By Vladimir Nabokov.

The character Timofey Pnin is right up there with the greatest characters in Russian literature: Chichikov, Raskolnikov, Oblomov, Anna Karenina etc…

I spent some time trying to work out what I liked so much about this eccentric Russian emigre that Nabokov had created. Pnin is eccentric, clumsy and is seen as an absurd figure by most of his colleagues and they regard him with some derision. What is so admirable about Pnin is his strength of being. He is Pnin and he lives and acts against the grain, he has a strength of character that his detractors do not.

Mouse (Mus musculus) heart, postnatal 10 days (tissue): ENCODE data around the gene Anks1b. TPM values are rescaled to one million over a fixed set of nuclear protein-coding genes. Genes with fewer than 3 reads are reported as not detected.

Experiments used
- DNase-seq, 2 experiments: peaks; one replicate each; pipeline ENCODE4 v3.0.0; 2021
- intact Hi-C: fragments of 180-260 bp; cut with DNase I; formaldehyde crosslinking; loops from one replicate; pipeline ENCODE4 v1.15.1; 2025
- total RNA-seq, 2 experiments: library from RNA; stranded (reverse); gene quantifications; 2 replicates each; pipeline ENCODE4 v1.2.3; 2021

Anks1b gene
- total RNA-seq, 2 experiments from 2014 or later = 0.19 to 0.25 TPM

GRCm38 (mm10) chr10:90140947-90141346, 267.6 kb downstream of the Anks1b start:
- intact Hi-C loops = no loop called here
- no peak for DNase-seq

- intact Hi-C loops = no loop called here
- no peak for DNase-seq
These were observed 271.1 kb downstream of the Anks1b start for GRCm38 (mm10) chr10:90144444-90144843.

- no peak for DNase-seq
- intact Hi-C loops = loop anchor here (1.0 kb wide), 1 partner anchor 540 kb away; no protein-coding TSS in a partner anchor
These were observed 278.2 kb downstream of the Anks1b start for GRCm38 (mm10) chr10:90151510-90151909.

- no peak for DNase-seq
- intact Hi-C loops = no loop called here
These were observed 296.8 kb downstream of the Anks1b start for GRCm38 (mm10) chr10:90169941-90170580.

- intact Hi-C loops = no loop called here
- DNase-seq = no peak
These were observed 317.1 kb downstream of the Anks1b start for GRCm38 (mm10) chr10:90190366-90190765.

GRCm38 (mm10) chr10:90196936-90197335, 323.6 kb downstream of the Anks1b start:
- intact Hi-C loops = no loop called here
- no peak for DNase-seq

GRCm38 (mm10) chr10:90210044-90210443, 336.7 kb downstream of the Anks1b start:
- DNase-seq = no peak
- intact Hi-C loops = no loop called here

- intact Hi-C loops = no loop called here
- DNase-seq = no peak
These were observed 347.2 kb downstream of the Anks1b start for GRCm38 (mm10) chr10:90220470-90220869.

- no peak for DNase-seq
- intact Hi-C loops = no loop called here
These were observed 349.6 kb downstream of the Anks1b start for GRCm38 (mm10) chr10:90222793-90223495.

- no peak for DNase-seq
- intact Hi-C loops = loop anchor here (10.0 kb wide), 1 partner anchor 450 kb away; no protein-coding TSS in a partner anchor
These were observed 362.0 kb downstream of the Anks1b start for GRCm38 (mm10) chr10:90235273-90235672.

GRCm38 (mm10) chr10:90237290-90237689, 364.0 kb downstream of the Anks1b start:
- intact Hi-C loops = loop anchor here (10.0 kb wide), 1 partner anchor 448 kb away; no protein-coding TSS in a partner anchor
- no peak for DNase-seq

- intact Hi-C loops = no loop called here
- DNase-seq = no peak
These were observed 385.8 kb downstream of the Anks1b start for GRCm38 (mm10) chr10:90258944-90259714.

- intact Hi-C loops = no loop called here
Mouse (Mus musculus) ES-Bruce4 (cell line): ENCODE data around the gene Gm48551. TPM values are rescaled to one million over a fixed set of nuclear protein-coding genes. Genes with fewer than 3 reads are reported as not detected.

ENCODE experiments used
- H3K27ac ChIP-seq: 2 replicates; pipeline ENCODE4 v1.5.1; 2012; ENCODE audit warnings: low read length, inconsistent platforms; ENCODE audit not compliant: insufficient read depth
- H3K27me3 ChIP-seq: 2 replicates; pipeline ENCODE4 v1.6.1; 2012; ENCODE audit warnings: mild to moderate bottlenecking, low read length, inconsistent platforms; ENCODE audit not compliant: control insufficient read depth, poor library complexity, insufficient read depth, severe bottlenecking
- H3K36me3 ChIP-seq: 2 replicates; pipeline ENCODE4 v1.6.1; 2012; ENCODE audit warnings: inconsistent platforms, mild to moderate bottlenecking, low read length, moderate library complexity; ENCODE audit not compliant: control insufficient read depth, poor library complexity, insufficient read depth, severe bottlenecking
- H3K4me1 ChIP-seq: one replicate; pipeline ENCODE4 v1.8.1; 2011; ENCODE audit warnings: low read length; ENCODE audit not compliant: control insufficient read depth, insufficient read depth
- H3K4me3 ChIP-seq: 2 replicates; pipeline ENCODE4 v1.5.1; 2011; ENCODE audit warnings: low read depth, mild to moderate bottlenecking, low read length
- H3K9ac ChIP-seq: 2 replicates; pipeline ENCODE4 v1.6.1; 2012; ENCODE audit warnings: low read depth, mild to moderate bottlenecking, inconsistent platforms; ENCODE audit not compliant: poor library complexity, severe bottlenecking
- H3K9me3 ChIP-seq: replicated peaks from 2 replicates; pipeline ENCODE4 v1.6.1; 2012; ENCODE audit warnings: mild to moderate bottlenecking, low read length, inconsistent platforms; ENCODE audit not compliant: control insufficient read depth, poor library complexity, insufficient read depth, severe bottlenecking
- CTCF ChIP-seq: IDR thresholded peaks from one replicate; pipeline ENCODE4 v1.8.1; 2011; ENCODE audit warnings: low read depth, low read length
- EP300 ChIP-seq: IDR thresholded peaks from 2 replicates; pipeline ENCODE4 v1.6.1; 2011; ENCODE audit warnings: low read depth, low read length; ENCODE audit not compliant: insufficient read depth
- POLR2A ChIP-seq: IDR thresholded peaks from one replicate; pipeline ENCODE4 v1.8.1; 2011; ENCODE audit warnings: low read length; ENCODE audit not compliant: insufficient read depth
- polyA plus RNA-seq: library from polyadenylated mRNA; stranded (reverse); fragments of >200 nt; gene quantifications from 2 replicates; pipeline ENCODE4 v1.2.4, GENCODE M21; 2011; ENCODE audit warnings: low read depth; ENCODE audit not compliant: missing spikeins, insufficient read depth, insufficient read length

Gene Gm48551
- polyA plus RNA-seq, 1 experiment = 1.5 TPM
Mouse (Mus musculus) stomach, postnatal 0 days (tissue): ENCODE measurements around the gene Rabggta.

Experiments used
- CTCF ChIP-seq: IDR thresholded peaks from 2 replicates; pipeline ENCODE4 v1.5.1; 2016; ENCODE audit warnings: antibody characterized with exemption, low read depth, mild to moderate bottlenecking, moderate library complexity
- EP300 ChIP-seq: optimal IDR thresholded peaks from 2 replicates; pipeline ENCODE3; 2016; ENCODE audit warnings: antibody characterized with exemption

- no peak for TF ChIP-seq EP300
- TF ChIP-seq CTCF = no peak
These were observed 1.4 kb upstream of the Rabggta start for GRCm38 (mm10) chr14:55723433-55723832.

The novel is written brilliantly as you would expect from Nabokov. The chapters are mostly separate vignettes that present a certain scene or period in Pnin’s life and all of these snapshots create a moving and whimsical picture of the man. Pale Fire was very complex and contained many ideas but Pnin, which is still part of the loose trilogy of Pale Fire, Pnin and Lolita, is focused primarily on Pnin. This is similar to Luzhin in ‘The Defence’ – maybe Nabokov was again attempting to build a character that had foibles but could still command our respect and admiration through their uncompromising behaviour.

I thought this was a fantastic book and it was, so far, the novel I enjoyed the most from Nabokov. Pale Fire was maybe more of a triumph in its ideas and complexity but Pnin really was pure enjoyment. The same pure enjoyment I got from reading Dead Souls or The Twelve Chairs.

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